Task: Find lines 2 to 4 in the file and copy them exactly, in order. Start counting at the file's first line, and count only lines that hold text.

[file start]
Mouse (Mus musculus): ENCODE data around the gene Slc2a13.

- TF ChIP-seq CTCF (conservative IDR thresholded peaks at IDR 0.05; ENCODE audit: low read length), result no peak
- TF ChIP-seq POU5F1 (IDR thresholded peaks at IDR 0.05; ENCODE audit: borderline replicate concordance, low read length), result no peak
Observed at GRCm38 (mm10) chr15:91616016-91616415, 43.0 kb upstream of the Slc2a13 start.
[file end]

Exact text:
- TF ChIP-seq CTCF (conservative IDR thresholded peaks at IDR 0.05; ENCODE audit: low read length), result no peak
- TF ChIP-seq POU5F1 (IDR thresholded peaks at IDR 0.05; ENCODE audit: borderline replicate concordance, low read length), result no peak
Observed at GRCm38 (mm10) chr15:91616016-91616415, 43.0 kb upstream of the Slc2a13 start.